Blogtable: Which late-season acquisition will have biggest impact in playoffs?
Our scribes chime in on which buyout or trade deadline player will stand out most in the postseason.
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Which buyout or trade deadline player is poised to make a big impact this postseason?
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Steve Aschburner: Rajon Rondo. Thirteen years after he was the undervalued little brother who helped the Boston Celtics of Paul Pierce, Kevin Garnett and Ray Allen win their championship, Rondo still has enough left in his tank to fill an important role for the Clippers. His pals from down the hall at Staples Center won’t enjoy facing him in a best-of-seven series if it comes to that, and frankly no other team will either. He can impose order when his new team needs it, and his defense and intensity often have been contagious where he’s played. Instead of big numbers, I see surgical contributions on a game-by-game basis. Great addition for the postseason.
Shaun Powell: The easy answer is Playoff Rondo, assuming, of course, that Rajon Rondo’s alter-ego isn’t fried by now. The Clippers could use the ball in someone’s hands other than their two stars in the clutch, and in the past, Rondo was secure with that role on other teams. He’s older, though, and possibly left his best chance at another title in the locker room down the hall at Staples Center.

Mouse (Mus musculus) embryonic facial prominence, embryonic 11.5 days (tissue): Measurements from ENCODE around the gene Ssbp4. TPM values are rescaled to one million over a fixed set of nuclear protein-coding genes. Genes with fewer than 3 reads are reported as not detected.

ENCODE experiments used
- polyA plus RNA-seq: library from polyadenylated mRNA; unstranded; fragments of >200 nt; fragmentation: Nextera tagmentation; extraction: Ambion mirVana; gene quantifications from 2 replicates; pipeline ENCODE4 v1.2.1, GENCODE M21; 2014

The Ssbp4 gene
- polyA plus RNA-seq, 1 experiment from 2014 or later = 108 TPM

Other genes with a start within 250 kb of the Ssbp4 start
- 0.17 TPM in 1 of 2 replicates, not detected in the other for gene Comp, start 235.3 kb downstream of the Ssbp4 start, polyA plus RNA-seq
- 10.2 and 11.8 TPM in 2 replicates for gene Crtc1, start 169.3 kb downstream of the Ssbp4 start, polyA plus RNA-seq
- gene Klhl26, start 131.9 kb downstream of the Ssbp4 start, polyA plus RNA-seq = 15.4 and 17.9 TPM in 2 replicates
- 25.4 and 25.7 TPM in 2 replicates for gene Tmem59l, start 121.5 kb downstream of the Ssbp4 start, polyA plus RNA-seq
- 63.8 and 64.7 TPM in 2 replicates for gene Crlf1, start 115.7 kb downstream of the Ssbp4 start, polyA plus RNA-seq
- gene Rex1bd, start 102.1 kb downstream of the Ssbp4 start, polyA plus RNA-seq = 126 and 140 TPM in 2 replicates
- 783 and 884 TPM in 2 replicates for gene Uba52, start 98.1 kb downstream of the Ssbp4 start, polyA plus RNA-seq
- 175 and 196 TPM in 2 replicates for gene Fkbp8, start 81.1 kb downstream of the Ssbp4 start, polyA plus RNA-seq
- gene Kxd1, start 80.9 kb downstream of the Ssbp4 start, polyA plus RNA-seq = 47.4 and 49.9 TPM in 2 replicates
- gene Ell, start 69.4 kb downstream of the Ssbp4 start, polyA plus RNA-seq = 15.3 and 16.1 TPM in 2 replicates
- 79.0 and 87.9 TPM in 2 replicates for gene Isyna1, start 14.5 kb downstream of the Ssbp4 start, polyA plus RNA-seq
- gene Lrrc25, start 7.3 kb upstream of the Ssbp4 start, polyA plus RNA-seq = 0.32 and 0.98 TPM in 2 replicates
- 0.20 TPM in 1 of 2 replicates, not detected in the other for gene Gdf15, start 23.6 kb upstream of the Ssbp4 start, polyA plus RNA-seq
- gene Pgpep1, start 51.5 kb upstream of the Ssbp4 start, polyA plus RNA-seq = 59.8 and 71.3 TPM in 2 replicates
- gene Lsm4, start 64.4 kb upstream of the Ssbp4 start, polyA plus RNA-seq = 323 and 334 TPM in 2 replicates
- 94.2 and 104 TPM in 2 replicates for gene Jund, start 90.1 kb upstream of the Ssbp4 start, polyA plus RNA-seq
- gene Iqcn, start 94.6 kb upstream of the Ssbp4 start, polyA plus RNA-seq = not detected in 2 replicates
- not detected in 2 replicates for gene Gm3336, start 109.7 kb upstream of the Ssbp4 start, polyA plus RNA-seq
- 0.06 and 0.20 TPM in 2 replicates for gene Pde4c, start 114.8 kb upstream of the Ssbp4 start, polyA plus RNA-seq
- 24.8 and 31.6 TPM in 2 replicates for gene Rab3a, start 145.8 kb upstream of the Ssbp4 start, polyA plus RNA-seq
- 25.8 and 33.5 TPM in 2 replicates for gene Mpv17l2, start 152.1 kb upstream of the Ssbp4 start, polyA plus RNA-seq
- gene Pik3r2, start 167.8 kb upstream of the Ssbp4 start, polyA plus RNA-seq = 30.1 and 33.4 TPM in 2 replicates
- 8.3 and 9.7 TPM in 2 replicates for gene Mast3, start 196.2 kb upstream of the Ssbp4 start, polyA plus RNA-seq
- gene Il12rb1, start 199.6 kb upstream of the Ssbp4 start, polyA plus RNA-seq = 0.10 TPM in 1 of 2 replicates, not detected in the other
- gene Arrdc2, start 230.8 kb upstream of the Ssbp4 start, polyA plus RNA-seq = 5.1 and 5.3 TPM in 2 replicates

John Schuhmann: Evan Fournier is the best player acquired by a team that has a chance to win a playoff series. He’s played just four games for the Celtics thus far, but could be the piece they’ve been missing for most of the season. He can play on or off the ball and, most important, was a huge upgrade over anybody else they had coming off the bench. For the teams that have a chance to win more than one series, it will be interesting to see if P.J. Tucker can unlock some Giannis Antetokounmpo-at-center lineups, make a few shots, and give the Bucks somebody they can confidently assign to Kevin Durant for 20-plus minutes.
Michael C. Wright: It was probably already Aaron Gordon even before Jamal Murray’s injury, but it’s more so now. The Nuggets are 7-2 since bringing in Gordon, and his shooting percentages have improved since the transaction; likely a byproduct of him not being the focal point of Denver’s offense the way he was in Orlando. That likely changes somewhat now, as he’ll be asked to contribute more offensively along with Porter considering Murray was Denver’s second-leading scorer when he suffered the knee injury. Denver lost a bona fide superstar in Murray, and somebody will need to make up for his production. The LA Clippers and Philadelphia 76ers should also benefit tremendously in the postseason with the additions of Rajon Rondo and George Hill (once he returns from the thumb injury); two cagey veterans with valuable playoff experience.